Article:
Gay equality helps fight HIV, but don’t oversell it

In his one-hour talk on 31 May 2011, Australian Justice Michael Kirby (retired) engaged the audience from the Law Society with three key issues as requested by Society president Michael Hwang: the advantages of a having a permanent Law Reform Commission, when and how to refer to evolving international jurisprudence in deciding domestic cases and the legacy of anti-gay statutes from the days of the British Empire.

Kirby is perhaps Australia’s best-known judge from its apex court and is currently a member of the Commonwealth of Nations’ Eminent Persons Group looking into the future of the organisation.

With humour enlivening a lucid discussion of the issues, at many points grounded on specific cases he had decided in the course of his long career, the hour flew swiftly by. In the main, his very talk validated a point he made right at the beginning: that early in his own career, he surprised himself by learning a lot through taking time off to attend esoteric talks and seminars once in a while.

There was however one weak argument. It bothered me that  it alone could damage much of what he said in the third part — on anti-gay legislation. Referring to the fact that over forty of the 54 members of the Commonwealth have laws equivalent to our Section 377A  of the Penal Code or our old Section 377, whereas non-Commonwealth countries do not (except those from the Arab World, drawing their legal tradition from Islam), Kirby pointed out that two-thirds of the world’s HIV cases are found in Commonwealth countries, when the Commonwealth has one-third of the world’s population.

He expanded this argument  by explaining how criminalisation creates social conditions that compel gay people to remain invisible; this in turn makes it very hard for health information and services to reach them — and that is if governmental services are even prepared to try to do so. The world over, bureaucrats would not be keen to be seen condoning criminal behaviour. This is certainly a good description of the situation in Singapore and many other countries. This criticism of laws against homosexuality is not new; it has been made many times before by any number of organisations including UNAids.

The problem is that while anti-gay legislation does indeed have this adverse effect on the health of gay and transgendered communities, a cursory look at the pattern of the HIV epidemic in Commonwealth countries will reveal that most cases are transmitted heterosexually. Kirby did try to enlarge his point by saying that anti-gay laws are just one example of the kinds of laws and policies that marginalise people at risk, e.g. sex workers, or women generally, all blunting efforts at outreach to their respective segments of society, but this mention was so quick in passing, I was afraid people might not have digested it. And that all they were left with was the impression that he had claimed anti-gay laws were the cause of the much higher incidence of HIV in Commonwealth countries. In the general case, that claim does not stand, no matter how pertinent it is to HIV among gay and transgendered people.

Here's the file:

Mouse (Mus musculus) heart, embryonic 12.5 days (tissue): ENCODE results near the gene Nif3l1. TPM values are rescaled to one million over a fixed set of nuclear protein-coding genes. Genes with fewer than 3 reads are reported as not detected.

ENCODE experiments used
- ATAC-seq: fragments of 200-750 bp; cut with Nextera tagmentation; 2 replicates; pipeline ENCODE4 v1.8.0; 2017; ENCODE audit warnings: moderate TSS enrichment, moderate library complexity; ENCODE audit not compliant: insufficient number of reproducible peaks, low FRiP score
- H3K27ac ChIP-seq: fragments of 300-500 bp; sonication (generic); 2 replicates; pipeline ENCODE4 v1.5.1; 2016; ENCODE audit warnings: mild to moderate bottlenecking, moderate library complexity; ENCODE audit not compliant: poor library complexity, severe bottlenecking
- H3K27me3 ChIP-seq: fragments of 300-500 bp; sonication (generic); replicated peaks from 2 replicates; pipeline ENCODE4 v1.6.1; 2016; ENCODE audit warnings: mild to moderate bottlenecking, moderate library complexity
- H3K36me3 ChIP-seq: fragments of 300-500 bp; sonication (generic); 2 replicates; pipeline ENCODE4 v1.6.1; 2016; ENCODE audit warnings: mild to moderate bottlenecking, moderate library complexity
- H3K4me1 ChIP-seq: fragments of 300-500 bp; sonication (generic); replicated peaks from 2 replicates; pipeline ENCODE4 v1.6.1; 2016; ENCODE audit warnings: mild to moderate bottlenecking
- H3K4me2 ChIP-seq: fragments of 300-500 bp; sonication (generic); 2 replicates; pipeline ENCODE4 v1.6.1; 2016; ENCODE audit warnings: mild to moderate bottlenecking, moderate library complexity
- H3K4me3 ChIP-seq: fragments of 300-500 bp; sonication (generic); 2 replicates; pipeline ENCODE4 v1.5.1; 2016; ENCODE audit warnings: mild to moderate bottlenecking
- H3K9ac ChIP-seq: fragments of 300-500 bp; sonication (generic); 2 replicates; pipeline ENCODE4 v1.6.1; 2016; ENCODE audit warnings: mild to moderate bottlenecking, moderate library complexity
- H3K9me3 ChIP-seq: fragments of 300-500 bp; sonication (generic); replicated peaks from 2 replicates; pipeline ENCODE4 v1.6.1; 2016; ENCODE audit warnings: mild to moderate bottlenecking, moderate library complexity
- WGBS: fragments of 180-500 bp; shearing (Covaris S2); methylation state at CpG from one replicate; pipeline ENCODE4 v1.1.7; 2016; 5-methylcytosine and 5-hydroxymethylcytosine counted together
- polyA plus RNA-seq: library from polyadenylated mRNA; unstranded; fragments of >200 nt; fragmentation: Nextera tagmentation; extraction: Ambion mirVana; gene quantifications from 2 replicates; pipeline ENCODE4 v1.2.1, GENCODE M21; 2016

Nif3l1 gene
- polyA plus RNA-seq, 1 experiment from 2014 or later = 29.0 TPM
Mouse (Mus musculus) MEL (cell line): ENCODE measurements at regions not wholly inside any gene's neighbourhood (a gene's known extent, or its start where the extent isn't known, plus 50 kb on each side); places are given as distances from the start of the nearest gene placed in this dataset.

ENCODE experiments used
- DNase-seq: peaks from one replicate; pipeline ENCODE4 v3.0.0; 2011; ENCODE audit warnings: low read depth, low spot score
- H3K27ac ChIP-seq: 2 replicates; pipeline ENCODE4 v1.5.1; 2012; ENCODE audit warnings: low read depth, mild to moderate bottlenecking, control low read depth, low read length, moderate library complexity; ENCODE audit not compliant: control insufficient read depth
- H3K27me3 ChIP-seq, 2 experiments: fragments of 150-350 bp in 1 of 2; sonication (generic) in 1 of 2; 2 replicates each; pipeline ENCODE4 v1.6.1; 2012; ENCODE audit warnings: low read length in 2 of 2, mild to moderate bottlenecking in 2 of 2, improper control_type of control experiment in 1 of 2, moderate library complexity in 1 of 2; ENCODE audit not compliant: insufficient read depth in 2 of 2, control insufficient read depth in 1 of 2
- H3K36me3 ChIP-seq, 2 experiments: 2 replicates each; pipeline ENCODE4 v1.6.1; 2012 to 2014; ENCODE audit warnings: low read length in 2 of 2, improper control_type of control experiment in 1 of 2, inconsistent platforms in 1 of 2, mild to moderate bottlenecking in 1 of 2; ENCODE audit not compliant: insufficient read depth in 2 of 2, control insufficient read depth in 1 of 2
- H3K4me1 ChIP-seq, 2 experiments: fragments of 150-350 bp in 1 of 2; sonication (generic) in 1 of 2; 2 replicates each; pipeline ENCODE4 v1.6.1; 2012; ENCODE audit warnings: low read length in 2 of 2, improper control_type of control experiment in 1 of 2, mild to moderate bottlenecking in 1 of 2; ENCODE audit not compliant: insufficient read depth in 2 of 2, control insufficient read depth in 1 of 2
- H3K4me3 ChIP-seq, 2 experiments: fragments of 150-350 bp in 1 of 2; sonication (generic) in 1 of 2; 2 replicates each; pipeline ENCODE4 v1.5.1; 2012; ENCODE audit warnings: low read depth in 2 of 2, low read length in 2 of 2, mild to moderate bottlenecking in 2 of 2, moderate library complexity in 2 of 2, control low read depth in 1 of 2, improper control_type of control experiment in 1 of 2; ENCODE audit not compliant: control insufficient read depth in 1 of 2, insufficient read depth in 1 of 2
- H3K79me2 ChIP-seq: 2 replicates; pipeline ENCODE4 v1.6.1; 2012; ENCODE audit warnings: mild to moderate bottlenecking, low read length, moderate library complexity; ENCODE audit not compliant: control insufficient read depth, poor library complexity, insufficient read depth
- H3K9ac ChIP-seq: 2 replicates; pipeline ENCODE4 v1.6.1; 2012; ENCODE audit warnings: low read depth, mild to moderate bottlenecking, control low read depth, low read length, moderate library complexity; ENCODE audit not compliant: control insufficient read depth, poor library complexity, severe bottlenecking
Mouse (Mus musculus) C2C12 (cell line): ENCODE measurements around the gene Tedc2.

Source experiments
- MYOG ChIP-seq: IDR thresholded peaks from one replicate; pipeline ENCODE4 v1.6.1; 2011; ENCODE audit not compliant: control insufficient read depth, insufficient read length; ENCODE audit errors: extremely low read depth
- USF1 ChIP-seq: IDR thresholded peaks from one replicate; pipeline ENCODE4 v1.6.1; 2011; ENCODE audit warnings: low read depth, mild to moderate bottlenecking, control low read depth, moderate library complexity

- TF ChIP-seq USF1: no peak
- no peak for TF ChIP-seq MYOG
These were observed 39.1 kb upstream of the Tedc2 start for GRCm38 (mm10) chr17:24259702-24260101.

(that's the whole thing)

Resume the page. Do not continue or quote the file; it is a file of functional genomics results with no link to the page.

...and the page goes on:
* * * * *

I am always concerned about over-reaching when it comes to arguments for gay equality. In the years 2003 – 2005, many gay Singaporeans, heartened by the references that ministers and the Straits Times made about Richard Florida’s book The rise of the creative class, began to adopt the same economic framework to argue for gay equality and the repeal of Section 377A.  The reduction of gay equality to a matter of economic benefit troubled me. Even worse were references to the Pink Dollar, with the unstated characterisation of gay people as better off than average (Where’s the evidence? I asked) and mindlessly consumerist.

Likewise, I am uncomfortable with too much focus on the health benefits of repeal. Firstly, the benefits can be limited because there are plenty of other factors that impact on the effectiveness of health services, and secondly, it misses the point. People who favour anti-gay legislation do so not because they primarily want to damage the health of gay people. There are a whole host of other reasons that still need addressing.

However difficult, we cannot shirk from the most fundamental reason for repeal of Section 377A and gay equality in general: Equality is a human right, and to impair equality for one group today would undermine the claim to equality for all other groups tomorrow.

* * * * *

For a brief 24 hours around the time Kirby was speaking inside the Supreme Court Auditorium, his own country, Australia, was providing an example of both the weakness and strength of his argument.

Australia, just in case some readers don’t know, does not have anything like our Section 377A that makes “gross indecency between two males” a criminal offence. In that sense, it is free from anti-gay legislation. Still, it is far from paradise. Homophobic groups continue to exist and to exert themselves.

The above photo is of an advertisement that was up on bus stops around Brisbane for barely a week before they were taken down.

HIV campaigners are outraged a safe sex promotion featuring a fully clothed, hugging gay couple has been pulled from Queensland bus shelters.

The Queensland Association for Healthy Communities launched its “Rip and Roll” advertisements a week ago and today learned they were being scrapped after about 30 complaints.

The adverts feature a black and white image of a gay couple embracing, holding an unopened red condom packet.

It includes the website address and hotline for Healthy Communities, which has been receiving state government funding for sexual health promotion since 1988.

Adshel, the company that provides advertising for Brisbane’s bus shelters; Goa Billboards; and the Advertising Standards Bureau were targeted in an orchestrated campaign by the Australian Christian Lobby (ACL).

Healthy Communities executive director Paul Martin said it was extremely disheartening that Adshel had buckled.